In a speech that lasted roughly 26 minutes, President Barack Obama on Friday said his hometown of Chicago every four months suffers the loss of as many children as were killed in the Connecticut elementary school shooting.
As he did in his State of the Union speech earlier this week, the president said stricter gun laws could help stem the "mindless violence" that plagues cities around the country. And he called for more initiatives to improve communities and strengthen families.
"These are difficult challenges. No solution we offer will be perfect," he said. "But perfection has never been our goal. Our goal has been to try and make whatever difference we can. Our goal has been to engage in the hard but necessary work of bringing America one step closer to the nation we know we can be."
In his remarks at Hyde Park Academy High School, at 6220 S. Stony Island Ave., the president recalled Hadiya Pendleton, the teen who was shot and killed at a park nearby.
"Unfortunately what happened to Hadiya is not unique. It's not unique to Chicago. It's not unique to this country. Too many of our children are being taken away from us," he said in calling for the "commonsense" reforms -- comprehensive background checks and a ban on assault weapons and high-capacity magazines -- that he says most Americans embrace.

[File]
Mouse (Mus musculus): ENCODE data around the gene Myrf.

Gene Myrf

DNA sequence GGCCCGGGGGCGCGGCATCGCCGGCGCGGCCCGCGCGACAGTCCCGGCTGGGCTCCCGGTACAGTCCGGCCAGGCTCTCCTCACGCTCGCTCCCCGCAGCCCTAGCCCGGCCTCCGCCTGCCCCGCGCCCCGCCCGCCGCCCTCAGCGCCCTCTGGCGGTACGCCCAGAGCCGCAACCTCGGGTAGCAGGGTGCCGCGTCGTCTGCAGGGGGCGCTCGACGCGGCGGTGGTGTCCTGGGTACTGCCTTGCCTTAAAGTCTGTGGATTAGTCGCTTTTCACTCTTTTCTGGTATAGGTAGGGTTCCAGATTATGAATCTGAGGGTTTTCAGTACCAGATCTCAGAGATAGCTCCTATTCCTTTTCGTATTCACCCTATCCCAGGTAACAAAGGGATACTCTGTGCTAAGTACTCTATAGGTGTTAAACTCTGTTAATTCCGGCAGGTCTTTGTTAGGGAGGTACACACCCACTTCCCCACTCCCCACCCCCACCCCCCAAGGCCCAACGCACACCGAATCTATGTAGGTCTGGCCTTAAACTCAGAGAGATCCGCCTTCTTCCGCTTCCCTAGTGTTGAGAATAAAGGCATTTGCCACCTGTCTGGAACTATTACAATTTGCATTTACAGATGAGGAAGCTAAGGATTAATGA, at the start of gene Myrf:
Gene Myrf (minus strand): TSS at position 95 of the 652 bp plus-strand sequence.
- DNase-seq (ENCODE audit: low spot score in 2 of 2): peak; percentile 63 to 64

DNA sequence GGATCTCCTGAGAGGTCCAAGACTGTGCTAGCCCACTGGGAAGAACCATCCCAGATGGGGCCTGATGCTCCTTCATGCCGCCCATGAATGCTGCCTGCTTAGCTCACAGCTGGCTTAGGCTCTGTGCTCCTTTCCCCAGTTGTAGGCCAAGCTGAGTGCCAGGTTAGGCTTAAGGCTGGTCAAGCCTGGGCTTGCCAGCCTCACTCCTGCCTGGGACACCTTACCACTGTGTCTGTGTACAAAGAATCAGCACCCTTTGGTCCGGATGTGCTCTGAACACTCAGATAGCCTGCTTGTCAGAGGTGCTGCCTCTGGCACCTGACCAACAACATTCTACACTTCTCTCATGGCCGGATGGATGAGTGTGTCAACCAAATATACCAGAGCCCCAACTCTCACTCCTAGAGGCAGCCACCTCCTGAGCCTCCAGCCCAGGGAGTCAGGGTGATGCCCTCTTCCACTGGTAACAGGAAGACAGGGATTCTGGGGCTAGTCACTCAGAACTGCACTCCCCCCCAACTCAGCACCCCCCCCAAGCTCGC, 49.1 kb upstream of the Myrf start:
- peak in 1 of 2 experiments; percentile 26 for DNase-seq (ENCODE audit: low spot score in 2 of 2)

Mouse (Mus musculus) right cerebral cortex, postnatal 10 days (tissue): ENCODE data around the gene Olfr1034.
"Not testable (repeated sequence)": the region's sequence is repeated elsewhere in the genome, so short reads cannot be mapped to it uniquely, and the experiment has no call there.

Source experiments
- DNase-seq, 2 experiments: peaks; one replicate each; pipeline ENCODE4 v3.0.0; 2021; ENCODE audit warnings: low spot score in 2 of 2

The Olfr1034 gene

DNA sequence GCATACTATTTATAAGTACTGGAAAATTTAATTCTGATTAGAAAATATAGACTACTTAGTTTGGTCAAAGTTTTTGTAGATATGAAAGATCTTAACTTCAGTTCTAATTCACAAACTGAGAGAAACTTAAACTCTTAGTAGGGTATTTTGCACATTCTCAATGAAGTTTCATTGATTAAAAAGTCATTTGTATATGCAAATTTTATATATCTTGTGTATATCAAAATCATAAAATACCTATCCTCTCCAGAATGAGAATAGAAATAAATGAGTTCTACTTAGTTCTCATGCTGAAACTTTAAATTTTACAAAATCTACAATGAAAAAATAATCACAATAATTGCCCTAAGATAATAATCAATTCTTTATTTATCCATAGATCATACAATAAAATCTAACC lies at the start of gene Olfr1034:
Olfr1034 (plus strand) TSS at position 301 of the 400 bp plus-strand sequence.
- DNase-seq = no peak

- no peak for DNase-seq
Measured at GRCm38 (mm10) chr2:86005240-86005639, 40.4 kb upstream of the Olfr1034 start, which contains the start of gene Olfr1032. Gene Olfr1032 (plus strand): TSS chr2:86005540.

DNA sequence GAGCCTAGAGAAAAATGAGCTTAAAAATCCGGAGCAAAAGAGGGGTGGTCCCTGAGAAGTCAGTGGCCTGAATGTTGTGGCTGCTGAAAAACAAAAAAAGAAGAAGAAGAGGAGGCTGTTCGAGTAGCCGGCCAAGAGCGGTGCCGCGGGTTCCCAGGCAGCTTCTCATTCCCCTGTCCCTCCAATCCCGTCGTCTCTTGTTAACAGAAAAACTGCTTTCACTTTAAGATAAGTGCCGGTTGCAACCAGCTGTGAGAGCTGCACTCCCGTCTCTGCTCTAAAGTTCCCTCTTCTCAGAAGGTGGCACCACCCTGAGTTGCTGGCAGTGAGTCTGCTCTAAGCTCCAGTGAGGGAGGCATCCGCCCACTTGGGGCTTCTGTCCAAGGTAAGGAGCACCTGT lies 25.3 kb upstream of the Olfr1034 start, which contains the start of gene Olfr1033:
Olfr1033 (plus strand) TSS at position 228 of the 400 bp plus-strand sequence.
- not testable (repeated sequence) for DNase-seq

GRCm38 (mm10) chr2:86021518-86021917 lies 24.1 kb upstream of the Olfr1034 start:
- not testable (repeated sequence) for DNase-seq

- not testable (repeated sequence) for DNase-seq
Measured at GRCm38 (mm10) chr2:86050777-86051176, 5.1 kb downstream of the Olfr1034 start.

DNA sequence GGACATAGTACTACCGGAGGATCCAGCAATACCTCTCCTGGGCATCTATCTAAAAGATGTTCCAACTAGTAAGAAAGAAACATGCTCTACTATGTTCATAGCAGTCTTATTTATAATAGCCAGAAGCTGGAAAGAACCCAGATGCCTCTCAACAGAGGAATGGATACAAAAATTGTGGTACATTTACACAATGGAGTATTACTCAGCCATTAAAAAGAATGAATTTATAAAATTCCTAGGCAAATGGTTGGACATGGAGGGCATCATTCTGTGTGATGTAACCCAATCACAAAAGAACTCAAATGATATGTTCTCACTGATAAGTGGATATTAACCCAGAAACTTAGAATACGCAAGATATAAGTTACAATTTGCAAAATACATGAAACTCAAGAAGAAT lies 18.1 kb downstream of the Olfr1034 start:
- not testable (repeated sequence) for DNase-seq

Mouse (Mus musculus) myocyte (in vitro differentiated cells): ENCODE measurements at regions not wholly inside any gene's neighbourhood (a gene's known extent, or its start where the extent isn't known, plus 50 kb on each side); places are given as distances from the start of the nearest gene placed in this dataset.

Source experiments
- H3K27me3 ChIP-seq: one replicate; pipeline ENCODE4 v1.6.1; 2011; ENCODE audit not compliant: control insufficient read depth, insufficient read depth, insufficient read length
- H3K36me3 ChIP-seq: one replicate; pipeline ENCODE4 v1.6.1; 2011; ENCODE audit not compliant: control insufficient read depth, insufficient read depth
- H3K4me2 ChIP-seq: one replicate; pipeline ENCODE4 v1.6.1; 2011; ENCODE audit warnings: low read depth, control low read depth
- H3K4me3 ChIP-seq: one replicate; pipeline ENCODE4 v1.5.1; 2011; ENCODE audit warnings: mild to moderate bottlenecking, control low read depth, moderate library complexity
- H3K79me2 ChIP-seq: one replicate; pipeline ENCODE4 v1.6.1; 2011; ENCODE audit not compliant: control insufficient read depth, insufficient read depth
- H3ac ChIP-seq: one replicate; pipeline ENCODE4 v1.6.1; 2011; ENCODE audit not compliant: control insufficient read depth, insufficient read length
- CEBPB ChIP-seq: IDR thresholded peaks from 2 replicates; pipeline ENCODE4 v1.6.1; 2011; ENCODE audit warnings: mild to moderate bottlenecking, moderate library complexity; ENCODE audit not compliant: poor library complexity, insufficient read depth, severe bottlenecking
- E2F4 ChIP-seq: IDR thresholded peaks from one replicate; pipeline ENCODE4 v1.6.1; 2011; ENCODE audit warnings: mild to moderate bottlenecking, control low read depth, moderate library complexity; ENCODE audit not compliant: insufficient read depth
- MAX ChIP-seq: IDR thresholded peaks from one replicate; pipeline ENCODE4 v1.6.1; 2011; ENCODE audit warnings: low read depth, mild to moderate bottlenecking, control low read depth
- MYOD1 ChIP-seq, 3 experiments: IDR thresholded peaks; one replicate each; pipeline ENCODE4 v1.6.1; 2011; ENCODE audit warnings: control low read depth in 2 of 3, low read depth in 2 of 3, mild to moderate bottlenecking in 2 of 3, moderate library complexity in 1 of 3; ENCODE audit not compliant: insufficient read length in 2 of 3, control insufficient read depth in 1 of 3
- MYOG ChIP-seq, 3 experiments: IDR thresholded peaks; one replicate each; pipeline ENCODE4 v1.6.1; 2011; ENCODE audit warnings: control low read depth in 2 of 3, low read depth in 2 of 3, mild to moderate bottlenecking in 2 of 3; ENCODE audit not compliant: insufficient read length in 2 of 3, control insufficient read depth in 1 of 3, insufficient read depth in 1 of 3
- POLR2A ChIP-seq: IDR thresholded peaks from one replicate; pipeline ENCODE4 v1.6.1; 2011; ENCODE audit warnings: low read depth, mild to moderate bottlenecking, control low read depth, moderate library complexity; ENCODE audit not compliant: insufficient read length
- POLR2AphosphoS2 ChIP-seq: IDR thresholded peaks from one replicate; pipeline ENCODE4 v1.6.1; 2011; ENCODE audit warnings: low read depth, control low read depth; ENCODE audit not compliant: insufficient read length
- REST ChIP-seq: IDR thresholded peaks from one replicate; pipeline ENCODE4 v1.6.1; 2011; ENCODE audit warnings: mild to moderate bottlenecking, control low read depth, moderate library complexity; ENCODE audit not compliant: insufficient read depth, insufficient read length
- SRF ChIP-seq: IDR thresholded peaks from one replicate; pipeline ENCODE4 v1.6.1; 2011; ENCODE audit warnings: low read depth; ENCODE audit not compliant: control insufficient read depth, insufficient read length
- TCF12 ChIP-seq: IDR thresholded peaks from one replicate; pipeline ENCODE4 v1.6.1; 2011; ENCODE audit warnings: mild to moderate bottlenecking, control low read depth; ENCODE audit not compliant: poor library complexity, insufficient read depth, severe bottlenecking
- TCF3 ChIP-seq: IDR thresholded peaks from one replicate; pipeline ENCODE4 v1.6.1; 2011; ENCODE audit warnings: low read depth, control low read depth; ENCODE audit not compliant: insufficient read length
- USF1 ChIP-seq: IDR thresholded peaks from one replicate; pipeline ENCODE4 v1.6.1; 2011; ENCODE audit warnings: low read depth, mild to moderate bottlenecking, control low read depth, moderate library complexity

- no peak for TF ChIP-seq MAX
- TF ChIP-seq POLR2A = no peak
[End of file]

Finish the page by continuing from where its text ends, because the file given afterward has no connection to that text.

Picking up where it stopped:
But he acknowledged that violent crime isn't just a gun issue. He said it's also a matter of building communities and shared and personal responsibility.
To strengthen families and communities, the president called for an expansion of early childhood education, the growth of programs similar to Chicago's "College to Careers" program, and tax breaks to business owners to hire and invest in rough neighborhoods.
"We all share a responsibility to move this country closer to our founding vision that no matter who you are, or where you come from, here in America, you can decide your own destiny," he said.
Two men have been arrested and charged in Pendleton's murder. Chicago police Supt. Garry McCarthy said 18-year-old Michael Ward confessed to being the shooter, telling police that Pendleton was not his intended target.
The Associated Press contributed to this report.